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The Beginning of a Free Press

After apprenticing with printer William Bradford at the New-York Gazette, German-born J. Peter Zenger (1697–1746) launched a second newspaper in New York, the New-York Weekly Journal, on November 5, 1733. The independent political newspaper was founded largely to challenge the authority of William Cosby, the governor of New York. After unsuccessful attempts by Cosby to shut the paper down and a declaration that four issues of the Journal be publicly burned, a bench warrant was issued that led to Zenger’s arrest for seditious libel on November 17, 1734. As a result of Zenger’s imprisonment, the November 18 issue was not published. Although he remained in prison for eight months, this was the only break in publishing in the paper’s history. In the November 25 edition of the Journal, shown here, Zenger offers an “apology” for the skipped newspaper. Zenger won his widely-publicized case, which planted a seed for freedom of the press.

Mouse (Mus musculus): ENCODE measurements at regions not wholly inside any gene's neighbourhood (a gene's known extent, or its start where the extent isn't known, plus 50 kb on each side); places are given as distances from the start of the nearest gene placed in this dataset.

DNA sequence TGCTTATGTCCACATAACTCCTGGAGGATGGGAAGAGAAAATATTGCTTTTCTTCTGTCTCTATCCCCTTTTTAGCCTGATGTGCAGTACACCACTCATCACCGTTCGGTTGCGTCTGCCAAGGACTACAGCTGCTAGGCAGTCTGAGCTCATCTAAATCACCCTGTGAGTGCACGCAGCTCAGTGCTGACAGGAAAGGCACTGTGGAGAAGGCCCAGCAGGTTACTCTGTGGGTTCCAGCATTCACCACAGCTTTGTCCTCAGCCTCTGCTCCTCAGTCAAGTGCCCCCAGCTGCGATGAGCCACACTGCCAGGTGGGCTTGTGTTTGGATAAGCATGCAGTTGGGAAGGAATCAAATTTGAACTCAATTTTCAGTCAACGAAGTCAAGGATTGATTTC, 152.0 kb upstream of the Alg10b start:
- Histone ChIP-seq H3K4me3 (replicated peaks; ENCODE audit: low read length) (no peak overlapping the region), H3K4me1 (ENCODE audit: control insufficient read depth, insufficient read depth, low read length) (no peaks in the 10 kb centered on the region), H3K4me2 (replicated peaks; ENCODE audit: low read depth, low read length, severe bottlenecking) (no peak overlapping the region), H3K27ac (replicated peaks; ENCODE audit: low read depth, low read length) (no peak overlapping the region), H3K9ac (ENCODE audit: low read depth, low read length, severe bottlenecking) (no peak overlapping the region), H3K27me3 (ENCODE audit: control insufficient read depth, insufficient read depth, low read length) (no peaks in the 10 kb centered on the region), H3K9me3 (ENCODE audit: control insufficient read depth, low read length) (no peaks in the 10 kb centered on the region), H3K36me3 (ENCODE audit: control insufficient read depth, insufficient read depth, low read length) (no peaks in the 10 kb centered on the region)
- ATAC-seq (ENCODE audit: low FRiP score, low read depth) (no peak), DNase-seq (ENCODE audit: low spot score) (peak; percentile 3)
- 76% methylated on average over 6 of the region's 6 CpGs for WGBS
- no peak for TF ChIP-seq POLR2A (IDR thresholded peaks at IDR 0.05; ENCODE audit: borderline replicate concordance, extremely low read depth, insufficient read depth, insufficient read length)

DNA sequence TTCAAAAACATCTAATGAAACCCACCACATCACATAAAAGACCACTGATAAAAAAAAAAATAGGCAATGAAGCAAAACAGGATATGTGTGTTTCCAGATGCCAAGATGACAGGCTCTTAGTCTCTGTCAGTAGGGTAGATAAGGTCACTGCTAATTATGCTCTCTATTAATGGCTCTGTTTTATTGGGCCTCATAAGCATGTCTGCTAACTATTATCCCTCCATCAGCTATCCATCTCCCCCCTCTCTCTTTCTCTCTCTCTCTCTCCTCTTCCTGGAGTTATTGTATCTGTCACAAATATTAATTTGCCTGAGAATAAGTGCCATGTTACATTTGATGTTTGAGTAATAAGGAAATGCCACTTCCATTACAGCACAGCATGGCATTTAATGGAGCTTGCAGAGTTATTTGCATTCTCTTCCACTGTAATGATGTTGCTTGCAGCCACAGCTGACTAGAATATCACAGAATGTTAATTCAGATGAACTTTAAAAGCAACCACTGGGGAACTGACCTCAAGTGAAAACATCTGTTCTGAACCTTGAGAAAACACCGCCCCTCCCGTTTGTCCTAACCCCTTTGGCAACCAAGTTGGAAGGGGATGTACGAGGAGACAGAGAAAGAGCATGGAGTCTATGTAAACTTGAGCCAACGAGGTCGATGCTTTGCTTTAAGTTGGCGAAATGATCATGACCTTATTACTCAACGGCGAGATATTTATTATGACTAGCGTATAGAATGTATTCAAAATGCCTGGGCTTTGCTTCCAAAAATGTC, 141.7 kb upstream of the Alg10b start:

New-York Weekly Journal (New York), November 25, 1734.
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